Mr. Guhlin,Welcome, Brylyn, to the edublogosphere, a place of excitement and danger, where your work can get you mythologized as a legendary hero or cast down into the depths of despair. When do you speak up, how do you do it, and should you speak up?
My name is Brylyn Cowling and I am an elementary education major at The University of South Alabama. I will be summarizing and sharing my thoughts on this blog post on my personal blog on 9/15/13 as an assignment in EDM310. Would you be willing to share with me your ideas on how to keep a positive attitude towards political issues involving the school system? Also, when do you find it appropriate to speak up when you have concerns? I am a junior in college and I have honestly never considered how I would handle such situations until after reading your post. Thank you for your time and I look forward to receiving your response to my questions.
My twitter address: @BrylynCowlingMy blog: http://cowlingbrylynedm310.blogspot.com/EDM310 blog: http://edm310.blogspot.com/
To begin with your second question, when do you find it appropriate to speak up? As educators, we are called to a public life, where every act we take should be one that lights the path ahead. When I started writing for publication many years ago, I realized that I had to focus on the positive. It is so easy to write "negative." Critics strive for witty negativity but educators must find ways of laying bare the facts that promise growth and maintain relationships.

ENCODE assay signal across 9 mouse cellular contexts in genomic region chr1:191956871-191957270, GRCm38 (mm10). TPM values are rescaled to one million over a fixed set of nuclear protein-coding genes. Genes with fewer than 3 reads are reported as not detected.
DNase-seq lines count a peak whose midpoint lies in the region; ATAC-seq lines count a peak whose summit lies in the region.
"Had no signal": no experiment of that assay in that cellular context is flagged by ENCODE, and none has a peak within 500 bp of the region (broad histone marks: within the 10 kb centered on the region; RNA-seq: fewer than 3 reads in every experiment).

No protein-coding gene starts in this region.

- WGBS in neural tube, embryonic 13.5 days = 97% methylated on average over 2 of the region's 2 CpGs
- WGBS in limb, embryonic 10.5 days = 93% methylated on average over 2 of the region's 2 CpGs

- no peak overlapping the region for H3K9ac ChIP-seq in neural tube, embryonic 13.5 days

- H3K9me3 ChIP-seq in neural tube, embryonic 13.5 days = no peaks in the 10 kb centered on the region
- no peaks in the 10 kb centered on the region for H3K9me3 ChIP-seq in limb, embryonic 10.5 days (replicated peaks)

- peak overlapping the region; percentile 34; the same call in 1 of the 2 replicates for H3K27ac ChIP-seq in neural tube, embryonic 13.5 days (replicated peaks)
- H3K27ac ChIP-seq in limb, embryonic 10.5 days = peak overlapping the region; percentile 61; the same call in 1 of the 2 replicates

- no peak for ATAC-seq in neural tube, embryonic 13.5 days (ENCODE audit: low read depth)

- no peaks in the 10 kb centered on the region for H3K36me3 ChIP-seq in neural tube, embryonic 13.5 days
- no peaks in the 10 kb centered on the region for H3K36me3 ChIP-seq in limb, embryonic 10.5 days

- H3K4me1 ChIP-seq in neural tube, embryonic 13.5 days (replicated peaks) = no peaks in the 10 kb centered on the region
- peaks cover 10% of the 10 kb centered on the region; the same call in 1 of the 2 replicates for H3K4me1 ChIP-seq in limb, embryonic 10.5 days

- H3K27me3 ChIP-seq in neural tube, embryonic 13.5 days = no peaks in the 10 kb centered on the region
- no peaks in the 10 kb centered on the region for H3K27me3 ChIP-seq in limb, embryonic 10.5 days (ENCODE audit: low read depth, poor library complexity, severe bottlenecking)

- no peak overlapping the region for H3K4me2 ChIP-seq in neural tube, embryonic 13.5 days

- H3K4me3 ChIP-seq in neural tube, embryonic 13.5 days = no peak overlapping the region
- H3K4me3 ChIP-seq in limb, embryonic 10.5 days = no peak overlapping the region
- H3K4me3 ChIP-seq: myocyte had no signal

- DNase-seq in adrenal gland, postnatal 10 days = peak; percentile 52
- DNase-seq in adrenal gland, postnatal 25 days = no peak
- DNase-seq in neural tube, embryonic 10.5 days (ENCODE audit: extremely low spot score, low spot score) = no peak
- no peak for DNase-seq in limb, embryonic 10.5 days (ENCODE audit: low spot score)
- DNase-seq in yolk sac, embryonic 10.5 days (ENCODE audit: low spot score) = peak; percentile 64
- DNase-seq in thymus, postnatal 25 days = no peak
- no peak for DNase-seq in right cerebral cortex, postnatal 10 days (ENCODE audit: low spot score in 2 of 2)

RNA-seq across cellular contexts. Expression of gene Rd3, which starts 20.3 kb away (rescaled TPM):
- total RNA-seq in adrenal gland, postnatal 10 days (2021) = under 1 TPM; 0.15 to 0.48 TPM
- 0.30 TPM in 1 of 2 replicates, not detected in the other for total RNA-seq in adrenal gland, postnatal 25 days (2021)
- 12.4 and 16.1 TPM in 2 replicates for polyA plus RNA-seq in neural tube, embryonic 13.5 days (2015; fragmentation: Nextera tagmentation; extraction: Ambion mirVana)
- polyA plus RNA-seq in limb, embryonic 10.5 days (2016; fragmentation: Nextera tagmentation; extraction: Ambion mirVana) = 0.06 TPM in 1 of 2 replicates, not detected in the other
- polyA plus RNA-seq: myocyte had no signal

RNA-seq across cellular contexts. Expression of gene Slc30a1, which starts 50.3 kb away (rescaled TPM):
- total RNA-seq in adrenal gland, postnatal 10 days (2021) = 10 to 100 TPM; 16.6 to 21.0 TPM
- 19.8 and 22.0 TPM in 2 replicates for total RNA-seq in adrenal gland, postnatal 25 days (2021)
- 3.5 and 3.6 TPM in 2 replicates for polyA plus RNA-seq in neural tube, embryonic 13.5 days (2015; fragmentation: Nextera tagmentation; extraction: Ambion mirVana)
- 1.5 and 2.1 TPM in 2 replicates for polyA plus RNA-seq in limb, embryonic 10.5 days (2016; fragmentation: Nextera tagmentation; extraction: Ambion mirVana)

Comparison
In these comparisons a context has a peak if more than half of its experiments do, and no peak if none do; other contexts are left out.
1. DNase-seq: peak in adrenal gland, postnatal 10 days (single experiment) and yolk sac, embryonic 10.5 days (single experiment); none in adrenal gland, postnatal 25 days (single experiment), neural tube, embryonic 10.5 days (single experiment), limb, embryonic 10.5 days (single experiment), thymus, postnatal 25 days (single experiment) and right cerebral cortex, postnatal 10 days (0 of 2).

We must continue to protest, to question authority, to jam a spoke in the wheel. That means performing a revolutionary act...telling the truth. We do it, not because we want to be revolutionary, but because we are ourselves compelled to speak. The act of speaking is its own reward, more powerful than anything else. I was puzzled by Ursula Le Guin's Wizard of Earthsea, by a statement in the text (a fantastic story I recommend even now), that said, "as a man’s real power grows and his knowledge widens, ever the way he can follow grows narrower; until, at last, he chooses nothing, but does only and wholly what he must do…."
It is a statement I understand anew each day. Quinn reminded me of it with these words:
We must create for the sake of creating. We cannot fall in love with our ideas if we live in constant fear of judgement. When we create, we experience deeper meaning. We begin to do the thing because we must...because we are doing something we love, we can let go of the concerns that drive our egos.
Source: Quinn, Changing the World
The act of creation embodied in this blog, in everything I write, are powerful antidotes to the poison we encounter in the wilderness of despair, of fear, and hypocrisy (especially our own). The act of creation does not negate my own acts of despair, fear, and hypocrisy. Rather, it allows one to transform them, like the dragon in my favorite story of St. George and The Quest for the Holy Grail. I share it below because it doesn't hurt to share a good story again.